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The crocuses are once again blooming; snow drops are drooping. Today I went for a walk with just a hoodie and vest (no toque, no rain boots…) I saw a quartet of fat robins digging in the dirt. These are the signs. Spring is on its way.

At the beginning of the school year, I returned to work with a renewed connection with the natural world, and a determination to keep outdoor education at the forefront. Though my commitment has not lessened, it just seems that my energies have been drawn elsewhere these past few months (such as, writing a new class blog to share learning with families). Posting to the Create Discover blog fell by the wayside. A de facto hiatus.

Well. With spring comes new energy. Create Discover Kindergarten will continue to highlight the importance of outdoor education in early learning, and may also broach some new topics. I hope you enjoy reading upcoming posts, and will share your own experiences and connections.

Warm Regards,

Ms. RainOrShine

C is for Crocus

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I eagerly await three signs of approaching spring: snowdrops, robins, and crocus. In the week before spring break, I kept asking the students if they had seen these signs of spring. We are lucky have some flower beds at the front of the school that mysteriously blossom through spring, summer, and fall. (I think there are some “garden ninjas” in the community who stealthily tend to these beds.) In the last week, during a sudden sunny break in a week of grey, we squeezed in some time with our magnifying glasses and clipboards to get a look at the crocus up close.

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The last few days of Spring Break have been beautifully sunny and the good weather should continue into our first week back at school. More outdoor learning – here we come!

Happy Spring to everyone!

Pinecones

In February, we read a lovely book, Penguin and Pinecone: a friendship story. The story was the perfect launch for a month long focus on friendship and kindness.

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After reading the story, we went out to the school yard to collect some pinecone friends of our own. The sun had come out for the last few minutes of the day, and the students were delighted.

Since then, we have done a number of activities with the pinecones we collected.

Pinecone Printing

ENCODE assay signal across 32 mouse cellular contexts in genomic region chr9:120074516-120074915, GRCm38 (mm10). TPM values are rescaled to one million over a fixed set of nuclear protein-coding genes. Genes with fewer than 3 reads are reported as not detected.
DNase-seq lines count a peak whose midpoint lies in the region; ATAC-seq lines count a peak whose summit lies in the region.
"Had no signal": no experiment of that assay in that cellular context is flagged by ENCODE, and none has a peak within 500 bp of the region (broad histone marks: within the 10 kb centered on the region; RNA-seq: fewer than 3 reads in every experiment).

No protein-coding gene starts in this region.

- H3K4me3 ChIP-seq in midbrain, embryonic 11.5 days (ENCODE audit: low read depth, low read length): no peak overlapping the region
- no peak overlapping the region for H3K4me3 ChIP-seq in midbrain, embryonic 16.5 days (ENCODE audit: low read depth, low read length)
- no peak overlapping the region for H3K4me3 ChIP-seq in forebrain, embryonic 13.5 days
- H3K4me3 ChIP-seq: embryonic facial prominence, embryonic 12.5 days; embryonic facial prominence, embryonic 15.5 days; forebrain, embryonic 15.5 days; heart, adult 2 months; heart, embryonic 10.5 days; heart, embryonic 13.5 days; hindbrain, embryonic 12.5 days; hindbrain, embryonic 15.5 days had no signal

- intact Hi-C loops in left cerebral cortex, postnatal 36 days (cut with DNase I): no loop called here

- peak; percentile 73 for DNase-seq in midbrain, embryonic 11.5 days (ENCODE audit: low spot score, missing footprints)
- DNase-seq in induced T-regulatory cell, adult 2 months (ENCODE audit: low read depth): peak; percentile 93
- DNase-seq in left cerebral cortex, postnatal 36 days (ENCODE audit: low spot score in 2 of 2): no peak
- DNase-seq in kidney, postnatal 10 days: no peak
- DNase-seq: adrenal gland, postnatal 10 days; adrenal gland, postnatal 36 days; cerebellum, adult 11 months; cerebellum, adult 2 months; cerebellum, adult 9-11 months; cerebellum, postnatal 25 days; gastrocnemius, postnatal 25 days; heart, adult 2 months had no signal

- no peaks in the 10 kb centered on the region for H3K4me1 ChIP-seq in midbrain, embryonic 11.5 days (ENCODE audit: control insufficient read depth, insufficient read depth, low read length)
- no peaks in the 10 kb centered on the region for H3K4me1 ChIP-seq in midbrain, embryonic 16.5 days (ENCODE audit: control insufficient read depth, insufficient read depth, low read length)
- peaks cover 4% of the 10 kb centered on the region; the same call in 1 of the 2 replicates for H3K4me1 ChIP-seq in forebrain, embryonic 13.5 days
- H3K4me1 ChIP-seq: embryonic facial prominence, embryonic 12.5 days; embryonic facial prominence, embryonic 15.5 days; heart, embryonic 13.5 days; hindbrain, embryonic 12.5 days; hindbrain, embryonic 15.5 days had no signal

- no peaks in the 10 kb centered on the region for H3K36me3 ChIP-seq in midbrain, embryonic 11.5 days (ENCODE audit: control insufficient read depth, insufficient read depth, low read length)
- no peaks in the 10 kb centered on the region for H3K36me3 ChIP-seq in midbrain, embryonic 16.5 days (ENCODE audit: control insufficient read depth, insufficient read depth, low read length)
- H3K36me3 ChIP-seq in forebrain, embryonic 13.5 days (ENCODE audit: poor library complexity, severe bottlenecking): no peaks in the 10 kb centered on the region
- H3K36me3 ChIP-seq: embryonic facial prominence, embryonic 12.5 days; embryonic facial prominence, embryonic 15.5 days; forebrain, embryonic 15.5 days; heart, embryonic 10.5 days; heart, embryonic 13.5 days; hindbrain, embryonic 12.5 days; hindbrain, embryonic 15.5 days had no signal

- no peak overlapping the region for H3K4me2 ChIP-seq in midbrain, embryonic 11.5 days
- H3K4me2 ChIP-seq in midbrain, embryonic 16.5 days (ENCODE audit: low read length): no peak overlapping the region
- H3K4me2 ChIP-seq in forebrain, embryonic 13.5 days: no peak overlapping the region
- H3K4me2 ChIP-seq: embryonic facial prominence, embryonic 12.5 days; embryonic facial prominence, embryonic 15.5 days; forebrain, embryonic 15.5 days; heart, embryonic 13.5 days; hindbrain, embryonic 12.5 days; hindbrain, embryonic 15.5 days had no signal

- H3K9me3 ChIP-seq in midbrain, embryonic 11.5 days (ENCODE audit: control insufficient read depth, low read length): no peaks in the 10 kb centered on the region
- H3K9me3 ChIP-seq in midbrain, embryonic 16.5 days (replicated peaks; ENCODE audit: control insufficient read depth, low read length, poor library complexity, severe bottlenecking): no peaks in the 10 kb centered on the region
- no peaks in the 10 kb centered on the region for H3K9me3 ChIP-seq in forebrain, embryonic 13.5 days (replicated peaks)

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Pinecone and Tree Block Play

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Pinecone Buddies

We each picked our own Pinecone Buddy, made scarves for them, and took them home.

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The students did a lot with their pinecones – visited Grandparents, went to the park, played hockey, and went for drives, to name a few.

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We took our Pinecone Buddies home. As in the story, however, we talked about bringing the pinecones back to where they belonged – a final act of friendship. So this week we brought our class basket of pinecones back to the school yard.

The students wanted to build a nest for the pinecones, just like in the story.

Goodbye, Pinecone Buddies!

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The Puddle

We had a few particularly wet fall storms last year, the kind that light up the darkening sky and send thunder rumbles across the Lower Mainland. These are followed by wet west coast winter weather. From scary storms and long grey days, however, wonderful opportunities emerge – like puddles! Our playground sometimes develops a particularly large one at the back end, and the children find many good uses for it during our extend outdoor play. They like to scoop water out of it, and swish sticks through it, but I think they mostly enjoy the feel of wading through it.

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One incident from our puddle play sticks in my mind. Some class parents had kindly donated some rain gear, including boots, for communal use by anyone who had forgotten to bring his or her own. One day, a student had no boots and hadn’t taken one of the spares, and before I could grab a pair  for her, her feet were already quite wet. The student – we’ll call her Alice – decided not to join her friends in the puddle any longer, but another girl poured bowlfuls of water onto a dry corner of the playground so Alice could still play in the “puddle” and not get wet. Wonderful inclusion and problem solving at work!

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The  the students’ joy while playing in puddles is a strong argument for including natural features, such as logs, boulders, stumps, and water, into our school playgrounds, and I hope that planning councils will take this into consideration more often. Besides, as one savvy adult pointed out, the teacher (that’s me) was probably just as happy as the children to be wading through the puddle in gumboots. There’s nothing like a good mud puddle to bring out the kid in us.